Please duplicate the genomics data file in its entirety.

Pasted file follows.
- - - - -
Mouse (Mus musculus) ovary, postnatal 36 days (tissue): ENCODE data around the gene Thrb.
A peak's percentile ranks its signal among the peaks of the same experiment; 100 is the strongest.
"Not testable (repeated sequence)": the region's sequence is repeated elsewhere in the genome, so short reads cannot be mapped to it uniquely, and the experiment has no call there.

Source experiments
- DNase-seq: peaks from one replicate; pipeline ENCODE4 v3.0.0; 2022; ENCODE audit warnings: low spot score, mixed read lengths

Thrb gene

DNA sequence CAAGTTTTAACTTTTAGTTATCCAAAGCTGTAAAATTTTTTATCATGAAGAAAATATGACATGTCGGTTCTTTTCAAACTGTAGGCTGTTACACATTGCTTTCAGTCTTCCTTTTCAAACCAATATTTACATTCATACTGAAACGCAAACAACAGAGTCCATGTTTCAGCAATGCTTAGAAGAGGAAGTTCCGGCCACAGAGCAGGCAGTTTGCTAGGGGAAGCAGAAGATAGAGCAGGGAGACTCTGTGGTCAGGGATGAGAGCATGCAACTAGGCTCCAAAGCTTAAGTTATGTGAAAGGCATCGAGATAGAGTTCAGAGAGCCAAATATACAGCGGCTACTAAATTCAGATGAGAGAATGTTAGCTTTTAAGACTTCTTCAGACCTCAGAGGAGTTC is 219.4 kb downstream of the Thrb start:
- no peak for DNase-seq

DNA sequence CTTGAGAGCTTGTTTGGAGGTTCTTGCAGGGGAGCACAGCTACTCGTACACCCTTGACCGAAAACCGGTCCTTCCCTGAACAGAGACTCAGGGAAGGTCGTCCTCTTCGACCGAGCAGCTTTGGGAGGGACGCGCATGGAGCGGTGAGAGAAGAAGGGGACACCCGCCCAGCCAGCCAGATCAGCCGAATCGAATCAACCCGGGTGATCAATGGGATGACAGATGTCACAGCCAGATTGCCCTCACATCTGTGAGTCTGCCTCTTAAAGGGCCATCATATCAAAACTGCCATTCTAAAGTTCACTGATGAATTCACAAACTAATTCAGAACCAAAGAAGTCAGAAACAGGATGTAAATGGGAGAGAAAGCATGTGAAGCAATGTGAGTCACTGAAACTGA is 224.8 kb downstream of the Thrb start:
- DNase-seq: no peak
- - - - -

Mouse (Mus musculus) ovary, postnatal 36 days (tissue): ENCODE data around the gene Thrb.
A peak's percentile ranks its signal among the peaks of the same experiment; 100 is the strongest.
"Not testable (repeated sequence)": the region's sequence is repeated elsewhere in the genome, so short reads cannot be mapped to it uniquely, and the experiment has no call there.

Source experiments
- DNase-seq: peaks from one replicate; pipeline ENCODE4 v3.0.0; 2022; ENCODE audit warnings: low spot score, mixed read lengths

Thrb gene

DNA sequence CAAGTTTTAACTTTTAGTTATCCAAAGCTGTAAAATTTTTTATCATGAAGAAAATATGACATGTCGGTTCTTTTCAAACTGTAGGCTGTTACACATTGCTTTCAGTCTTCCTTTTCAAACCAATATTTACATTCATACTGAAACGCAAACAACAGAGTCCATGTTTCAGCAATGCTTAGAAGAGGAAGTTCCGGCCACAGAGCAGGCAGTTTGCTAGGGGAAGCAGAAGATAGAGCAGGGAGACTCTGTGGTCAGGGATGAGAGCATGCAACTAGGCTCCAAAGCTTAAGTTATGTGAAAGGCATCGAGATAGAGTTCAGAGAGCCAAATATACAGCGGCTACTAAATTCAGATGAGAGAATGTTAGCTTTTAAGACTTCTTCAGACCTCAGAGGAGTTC is 219.4 kb downstream of the Thrb start:
- no peak for DNase-seq

DNA sequence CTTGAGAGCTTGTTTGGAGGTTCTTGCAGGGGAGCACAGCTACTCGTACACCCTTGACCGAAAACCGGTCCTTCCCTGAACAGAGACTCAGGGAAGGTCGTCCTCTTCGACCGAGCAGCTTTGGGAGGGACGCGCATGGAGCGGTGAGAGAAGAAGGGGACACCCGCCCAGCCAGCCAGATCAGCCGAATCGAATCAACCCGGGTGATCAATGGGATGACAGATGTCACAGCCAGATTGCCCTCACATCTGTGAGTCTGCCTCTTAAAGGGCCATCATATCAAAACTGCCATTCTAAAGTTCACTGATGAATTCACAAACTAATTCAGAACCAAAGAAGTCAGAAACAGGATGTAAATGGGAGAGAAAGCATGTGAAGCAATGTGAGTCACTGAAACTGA is 224.8 kb downstream of the Thrb start:
- DNase-seq: no peak